It's frustrating to think such a harmless, physical thing prevents me from doing what I want, but I also have to realistic. It won't be a very enjoyable holiday if I worry so much about how well I'm hiding things, or know that people are waiting impatiently for me while I try to bring myself to some semblance of normalcy. I can resolve to adopt a different attitude about it, and pretend it doesn't bother me as much. But it's hard to control your feelings when you're holed up in a dingy shower stall, waiting for spiders to drop on you and feeling your way across your face with desperate sudsy fingers and a razor. Just like you can't rely on others to accept something that's important to you without judging you for it. I know if I wasn't given a hard time about wanting to shower every morning before breakfast--if people just shrugged it off and let it be--that type of holiday would be much more appealing.

But they couldn't even tell when to stop bugging me on Sunday, even when I gave them a long, pained look as I tried to think of something to say to divert the conversation. It sucks to be unable to trust your own relatives not to see the line between teasing and bullying. How could I trust them with the real issue?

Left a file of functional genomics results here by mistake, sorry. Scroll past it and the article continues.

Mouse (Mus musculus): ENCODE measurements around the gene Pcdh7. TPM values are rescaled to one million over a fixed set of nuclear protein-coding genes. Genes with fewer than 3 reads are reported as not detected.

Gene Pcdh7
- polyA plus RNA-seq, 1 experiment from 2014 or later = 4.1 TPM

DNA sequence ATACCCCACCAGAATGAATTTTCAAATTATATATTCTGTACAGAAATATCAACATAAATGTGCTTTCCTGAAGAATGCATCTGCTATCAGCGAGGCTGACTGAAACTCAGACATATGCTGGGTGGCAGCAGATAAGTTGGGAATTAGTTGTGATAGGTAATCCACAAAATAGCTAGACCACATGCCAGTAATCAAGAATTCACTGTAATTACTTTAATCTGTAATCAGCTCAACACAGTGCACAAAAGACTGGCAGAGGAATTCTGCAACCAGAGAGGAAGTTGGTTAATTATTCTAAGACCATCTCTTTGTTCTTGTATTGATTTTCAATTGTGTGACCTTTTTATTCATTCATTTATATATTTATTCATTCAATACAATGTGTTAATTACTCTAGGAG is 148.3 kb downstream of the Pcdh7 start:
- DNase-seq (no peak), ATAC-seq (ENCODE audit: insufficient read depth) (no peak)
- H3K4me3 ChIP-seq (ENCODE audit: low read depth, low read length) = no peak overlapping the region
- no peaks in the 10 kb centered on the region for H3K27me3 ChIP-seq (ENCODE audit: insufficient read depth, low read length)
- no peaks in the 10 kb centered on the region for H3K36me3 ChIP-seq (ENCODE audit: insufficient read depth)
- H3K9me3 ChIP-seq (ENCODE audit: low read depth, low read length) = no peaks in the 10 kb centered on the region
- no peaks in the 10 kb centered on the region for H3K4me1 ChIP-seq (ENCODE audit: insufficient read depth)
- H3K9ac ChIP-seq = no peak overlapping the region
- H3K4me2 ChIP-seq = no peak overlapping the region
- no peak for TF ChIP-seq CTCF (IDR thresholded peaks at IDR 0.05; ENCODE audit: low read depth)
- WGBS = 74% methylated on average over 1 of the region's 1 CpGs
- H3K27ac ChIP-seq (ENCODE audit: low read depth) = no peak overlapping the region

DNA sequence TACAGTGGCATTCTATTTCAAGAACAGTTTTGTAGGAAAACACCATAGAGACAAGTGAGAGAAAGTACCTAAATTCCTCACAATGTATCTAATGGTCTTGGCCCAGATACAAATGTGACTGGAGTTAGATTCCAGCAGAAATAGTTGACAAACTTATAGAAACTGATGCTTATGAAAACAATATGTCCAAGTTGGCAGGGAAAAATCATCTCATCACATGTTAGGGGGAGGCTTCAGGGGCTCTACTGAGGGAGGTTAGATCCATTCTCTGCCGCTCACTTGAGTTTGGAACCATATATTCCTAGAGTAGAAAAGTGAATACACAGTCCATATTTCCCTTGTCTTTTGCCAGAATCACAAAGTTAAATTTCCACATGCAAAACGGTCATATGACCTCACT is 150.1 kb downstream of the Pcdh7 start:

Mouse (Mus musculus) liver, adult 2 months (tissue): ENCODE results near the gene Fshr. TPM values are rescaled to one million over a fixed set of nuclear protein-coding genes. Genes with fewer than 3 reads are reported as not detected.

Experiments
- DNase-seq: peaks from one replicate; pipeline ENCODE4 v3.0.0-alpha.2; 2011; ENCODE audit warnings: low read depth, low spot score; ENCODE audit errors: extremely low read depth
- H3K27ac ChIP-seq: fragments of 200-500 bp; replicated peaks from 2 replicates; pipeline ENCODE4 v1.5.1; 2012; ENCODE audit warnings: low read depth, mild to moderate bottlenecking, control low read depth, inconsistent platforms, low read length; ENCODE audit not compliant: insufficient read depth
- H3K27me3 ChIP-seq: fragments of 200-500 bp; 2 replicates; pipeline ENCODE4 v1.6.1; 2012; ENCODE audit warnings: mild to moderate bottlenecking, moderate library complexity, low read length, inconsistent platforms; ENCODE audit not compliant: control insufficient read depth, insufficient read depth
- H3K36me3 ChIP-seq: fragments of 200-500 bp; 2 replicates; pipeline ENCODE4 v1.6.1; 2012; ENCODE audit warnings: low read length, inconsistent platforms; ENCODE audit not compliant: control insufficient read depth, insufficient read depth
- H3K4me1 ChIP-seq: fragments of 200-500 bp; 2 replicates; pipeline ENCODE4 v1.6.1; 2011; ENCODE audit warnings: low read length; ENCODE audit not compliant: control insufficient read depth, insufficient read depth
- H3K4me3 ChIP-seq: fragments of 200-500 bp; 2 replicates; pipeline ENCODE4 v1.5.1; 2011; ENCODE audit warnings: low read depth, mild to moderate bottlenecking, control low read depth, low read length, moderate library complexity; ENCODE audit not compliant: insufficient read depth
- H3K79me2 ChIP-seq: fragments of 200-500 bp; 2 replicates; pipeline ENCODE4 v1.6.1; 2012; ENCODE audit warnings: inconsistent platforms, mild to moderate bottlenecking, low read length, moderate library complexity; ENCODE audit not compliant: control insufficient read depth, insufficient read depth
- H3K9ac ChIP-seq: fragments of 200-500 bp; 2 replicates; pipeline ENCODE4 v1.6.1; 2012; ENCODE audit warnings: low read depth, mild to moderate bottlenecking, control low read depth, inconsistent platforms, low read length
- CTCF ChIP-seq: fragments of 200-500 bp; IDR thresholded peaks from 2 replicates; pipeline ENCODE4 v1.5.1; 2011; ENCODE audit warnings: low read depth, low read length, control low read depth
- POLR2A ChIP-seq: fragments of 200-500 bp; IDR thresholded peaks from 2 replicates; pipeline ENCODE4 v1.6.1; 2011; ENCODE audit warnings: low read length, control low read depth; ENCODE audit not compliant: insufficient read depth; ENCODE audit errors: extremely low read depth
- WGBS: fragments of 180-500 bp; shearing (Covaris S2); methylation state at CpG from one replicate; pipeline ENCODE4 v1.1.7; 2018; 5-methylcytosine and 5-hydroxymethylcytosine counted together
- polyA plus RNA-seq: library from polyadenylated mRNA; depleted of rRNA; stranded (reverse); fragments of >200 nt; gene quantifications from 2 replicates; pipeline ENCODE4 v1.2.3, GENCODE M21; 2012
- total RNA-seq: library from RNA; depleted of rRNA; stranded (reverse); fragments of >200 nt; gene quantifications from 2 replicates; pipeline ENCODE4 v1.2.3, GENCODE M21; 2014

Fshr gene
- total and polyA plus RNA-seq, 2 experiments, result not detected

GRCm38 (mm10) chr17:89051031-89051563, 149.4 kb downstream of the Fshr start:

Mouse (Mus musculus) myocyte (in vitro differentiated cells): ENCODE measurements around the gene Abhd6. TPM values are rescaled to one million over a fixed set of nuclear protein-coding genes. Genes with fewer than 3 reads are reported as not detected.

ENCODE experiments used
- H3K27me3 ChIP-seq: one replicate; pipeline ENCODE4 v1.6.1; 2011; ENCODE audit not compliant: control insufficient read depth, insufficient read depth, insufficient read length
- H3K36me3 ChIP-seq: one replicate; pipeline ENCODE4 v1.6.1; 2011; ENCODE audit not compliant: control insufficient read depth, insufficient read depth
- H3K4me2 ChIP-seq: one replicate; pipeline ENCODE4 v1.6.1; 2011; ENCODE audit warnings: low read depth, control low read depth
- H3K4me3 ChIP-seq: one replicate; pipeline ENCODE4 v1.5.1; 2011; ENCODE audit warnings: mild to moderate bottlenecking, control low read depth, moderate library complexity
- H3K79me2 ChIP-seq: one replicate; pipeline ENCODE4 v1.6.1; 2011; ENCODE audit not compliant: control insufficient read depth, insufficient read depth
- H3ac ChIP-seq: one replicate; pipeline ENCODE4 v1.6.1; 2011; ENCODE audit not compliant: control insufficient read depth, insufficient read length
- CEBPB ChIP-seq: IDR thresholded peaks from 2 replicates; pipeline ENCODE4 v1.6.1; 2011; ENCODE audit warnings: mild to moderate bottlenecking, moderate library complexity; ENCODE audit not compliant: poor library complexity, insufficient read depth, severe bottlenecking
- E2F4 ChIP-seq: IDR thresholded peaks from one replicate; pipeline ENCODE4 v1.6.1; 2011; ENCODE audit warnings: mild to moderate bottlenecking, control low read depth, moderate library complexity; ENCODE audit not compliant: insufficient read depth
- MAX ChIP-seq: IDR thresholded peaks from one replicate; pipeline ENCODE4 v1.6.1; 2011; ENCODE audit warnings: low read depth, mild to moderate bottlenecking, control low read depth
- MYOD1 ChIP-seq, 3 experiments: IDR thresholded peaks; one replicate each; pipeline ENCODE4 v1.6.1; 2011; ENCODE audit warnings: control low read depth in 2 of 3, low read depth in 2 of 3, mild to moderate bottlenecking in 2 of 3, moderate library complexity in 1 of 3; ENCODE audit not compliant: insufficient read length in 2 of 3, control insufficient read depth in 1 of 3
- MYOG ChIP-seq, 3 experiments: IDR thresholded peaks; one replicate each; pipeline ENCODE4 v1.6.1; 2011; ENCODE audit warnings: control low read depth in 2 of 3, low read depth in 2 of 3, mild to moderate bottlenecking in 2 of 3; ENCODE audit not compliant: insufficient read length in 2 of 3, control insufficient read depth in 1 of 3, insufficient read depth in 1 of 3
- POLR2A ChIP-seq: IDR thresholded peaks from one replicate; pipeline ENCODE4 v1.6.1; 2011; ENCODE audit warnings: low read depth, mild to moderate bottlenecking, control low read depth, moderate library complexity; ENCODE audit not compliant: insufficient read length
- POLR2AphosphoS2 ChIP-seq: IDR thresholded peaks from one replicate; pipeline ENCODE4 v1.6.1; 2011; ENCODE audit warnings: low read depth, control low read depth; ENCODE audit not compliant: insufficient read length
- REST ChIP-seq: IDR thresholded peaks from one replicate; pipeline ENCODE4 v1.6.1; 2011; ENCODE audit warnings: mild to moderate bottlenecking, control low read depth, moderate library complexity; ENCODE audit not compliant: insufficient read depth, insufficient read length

April 8, 2009

Self Image and Solution Seeking

I recently heard it confirmed that someone I was once close to has an eating disorder, something I never imagined I'd have any sort of brush with in my life. Maybe I foolishly believed the people around me were smarter than that, more content and stable and thoughtful about their health. This, I suppose, is what happens when the way you feel about yourself (though it would be oversimplification to say it was just about the way you look) overcomes your desire to live healthy.

I can hardly compete with the support sites out there devoted to eating disorders, and it's a little out of my usual frame of reference. It's foreign, and frightening. I couldn't discuss eating disorders here and expect to be of any use. This is not going to be a post about what to do or what not to do. This blog is not for that--there are websites that do a much better job of it:

Among some of her things--the mountains of her recordings of her weight and the amount she's eaten and the things she feels about herself--there was a note about me. I only heard about this. I never saw it. She wrote that she was jealous of me because I'm skinny, even though I eat whatever I want. And I couldn't help but wonder, immediately upon hearing it--would it have helped her put her self image in perspective if I had told her my own secret?

Yeah. I can eat whatever I want and my weight is not affected. But I have shame about my body. And I think it's certainly easier for a curvy woman to be thought of as attractive, generally speaking, than a bearded one.

I know eating disorders are often not just about appearances. There's a lot of self hate and desire for control in there, too. But I guess I just don't understand how people can get that down on themselves. I suppose some combination of chemical makeup and upbringing render me unable to imagine it.